I came across your post whilst revisiting Fowler’s Stages of Faith online. I return to them for some sort of comfort when I can’t tell whether I am in some sort of a dark night or am losing my mind. Finding your post dissolved the loneliness of this portion of that night. I ‘lost my faith’ in what seemed to be an instant two years ago. I had recently ‘committed’ myself to strengthening my faith after a lifetime of a very loose belief, I had sought out a spiritual director, I signed up for a bible studies course and I started to regularly attend mass. And then one night in January 2008, I was reading an airport novel, a Tony Parson;s book, Man and Boy, and a chapter where one of the characters dies, shook me to my very core and caused a collapse of everything I believed. There was suddenly a million questions, no answers and my childhood understanding and belief in God, which had never wavered, was gone. I couldn’t ‘feel’ God. There was a cold disconnect. Without God, death took on new meaning or rather took on less meaning. And so began the dark night. It’s two years on and the initial ‘Godless’ terror has subsided. I’ve spent the past two years watching all my previous assumptions and learned belief systems dissolve. I’ve rallied in anger against a God who would abandon me when I had finally turned to him. I spent months trying to win Him back with prayer and ritual. Then I careened into an endless party to distract from the fact that I was starting to believe that there was no greater power. It has been such a lonely silent journey. My friends in faith thought I was losing my mind more than I did. Then I spent a fitful year letting go of the old ideas. They had lost all their weight and no longer felt a part of me but had become things I could take or leave passively. Leaving room for something I couldn’t have studied about nor imagined. I stopped looking backwards begging for the blinkers back and begging for my limited ideals to be my accepted truth again. I am so far out of my comfort zone that I’m starting to forget that there was one. I get hours of bliss where I just know that everything is as it should be and I am filled with amazement just sitting outside or being shocked by the miracle of leaves. And then sometimes I get nights where I wonder have I just lost my mind. Lonely, frightening, silent nights. When these nights come, I come back to Fowler. And tonight, in my own little corner of Ireland, on a snowy night, I found your post. I found your site and I felt a knowing laugh echo in the ether and I know that I am not alone and that this darkness is giving me new eyes to see the light.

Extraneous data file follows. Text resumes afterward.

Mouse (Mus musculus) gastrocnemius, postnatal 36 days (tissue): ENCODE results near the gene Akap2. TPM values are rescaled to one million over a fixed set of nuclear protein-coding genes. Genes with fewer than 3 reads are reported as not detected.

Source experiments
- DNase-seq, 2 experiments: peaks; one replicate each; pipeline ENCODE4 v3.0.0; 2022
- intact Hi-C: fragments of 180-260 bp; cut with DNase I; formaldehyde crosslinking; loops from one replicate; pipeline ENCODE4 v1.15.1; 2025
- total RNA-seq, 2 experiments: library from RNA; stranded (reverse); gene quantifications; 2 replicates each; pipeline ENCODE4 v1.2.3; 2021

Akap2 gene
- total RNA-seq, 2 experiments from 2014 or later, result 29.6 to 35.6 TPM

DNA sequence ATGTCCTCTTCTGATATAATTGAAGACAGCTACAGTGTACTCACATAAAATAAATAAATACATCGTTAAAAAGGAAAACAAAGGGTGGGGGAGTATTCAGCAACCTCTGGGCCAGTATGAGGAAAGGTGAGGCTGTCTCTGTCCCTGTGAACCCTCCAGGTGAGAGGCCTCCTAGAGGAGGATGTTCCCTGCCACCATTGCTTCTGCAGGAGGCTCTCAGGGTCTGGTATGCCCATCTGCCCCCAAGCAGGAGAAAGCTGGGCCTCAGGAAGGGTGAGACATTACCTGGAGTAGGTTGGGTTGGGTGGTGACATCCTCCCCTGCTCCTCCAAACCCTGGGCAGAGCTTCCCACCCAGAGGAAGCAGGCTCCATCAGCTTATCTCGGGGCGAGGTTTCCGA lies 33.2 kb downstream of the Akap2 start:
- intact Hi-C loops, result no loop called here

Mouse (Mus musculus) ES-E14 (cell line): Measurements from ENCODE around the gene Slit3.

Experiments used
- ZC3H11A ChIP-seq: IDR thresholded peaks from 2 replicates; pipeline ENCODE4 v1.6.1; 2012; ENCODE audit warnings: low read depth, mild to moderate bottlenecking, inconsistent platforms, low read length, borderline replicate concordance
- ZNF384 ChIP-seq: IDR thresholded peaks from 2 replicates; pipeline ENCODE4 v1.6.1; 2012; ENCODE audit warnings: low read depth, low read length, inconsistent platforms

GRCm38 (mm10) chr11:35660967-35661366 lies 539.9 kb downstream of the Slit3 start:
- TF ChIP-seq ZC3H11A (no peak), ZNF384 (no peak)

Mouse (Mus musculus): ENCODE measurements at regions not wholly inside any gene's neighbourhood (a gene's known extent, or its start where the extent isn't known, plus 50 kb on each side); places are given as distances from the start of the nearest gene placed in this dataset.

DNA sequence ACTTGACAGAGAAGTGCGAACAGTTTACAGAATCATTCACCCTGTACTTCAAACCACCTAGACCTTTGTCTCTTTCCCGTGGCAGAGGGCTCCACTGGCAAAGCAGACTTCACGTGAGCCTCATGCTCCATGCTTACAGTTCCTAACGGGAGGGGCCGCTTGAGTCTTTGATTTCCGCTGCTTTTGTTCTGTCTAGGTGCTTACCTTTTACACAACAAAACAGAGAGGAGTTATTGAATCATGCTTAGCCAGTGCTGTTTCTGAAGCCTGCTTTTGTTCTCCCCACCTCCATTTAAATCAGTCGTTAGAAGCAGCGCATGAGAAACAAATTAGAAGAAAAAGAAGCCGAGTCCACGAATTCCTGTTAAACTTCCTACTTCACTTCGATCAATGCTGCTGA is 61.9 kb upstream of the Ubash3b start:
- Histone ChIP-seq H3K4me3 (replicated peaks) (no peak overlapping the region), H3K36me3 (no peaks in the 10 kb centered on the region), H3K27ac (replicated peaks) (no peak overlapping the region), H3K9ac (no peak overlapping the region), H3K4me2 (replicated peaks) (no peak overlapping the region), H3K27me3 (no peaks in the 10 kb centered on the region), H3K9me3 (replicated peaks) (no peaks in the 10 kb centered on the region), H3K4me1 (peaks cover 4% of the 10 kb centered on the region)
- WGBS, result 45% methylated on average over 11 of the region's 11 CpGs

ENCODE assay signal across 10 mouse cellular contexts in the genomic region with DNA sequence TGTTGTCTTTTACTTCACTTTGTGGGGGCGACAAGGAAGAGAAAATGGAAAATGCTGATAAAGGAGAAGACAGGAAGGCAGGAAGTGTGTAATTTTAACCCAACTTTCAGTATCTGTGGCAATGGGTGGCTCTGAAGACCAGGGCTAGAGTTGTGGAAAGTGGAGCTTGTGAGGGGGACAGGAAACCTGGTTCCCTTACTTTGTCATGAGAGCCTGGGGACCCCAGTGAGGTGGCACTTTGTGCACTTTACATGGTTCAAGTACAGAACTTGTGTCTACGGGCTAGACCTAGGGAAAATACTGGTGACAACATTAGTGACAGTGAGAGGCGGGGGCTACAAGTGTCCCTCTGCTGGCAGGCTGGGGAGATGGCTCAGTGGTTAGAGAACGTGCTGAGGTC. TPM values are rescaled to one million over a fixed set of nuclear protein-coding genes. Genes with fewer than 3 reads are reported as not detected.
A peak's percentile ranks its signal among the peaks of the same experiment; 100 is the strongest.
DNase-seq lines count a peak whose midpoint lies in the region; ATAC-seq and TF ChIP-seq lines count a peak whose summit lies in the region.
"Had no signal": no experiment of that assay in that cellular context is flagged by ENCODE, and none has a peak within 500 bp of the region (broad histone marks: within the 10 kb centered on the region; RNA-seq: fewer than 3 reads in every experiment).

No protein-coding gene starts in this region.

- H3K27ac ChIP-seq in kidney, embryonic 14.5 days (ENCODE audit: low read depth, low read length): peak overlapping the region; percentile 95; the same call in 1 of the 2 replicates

I meandered through your site. I’ve laughed and cried in equal measure at its postings and I feel fresh hope floating. So thank you Will.

    • Dear Sonia,
      Thankyou for stopping by! I am honoured to play some small comforting role in your journey.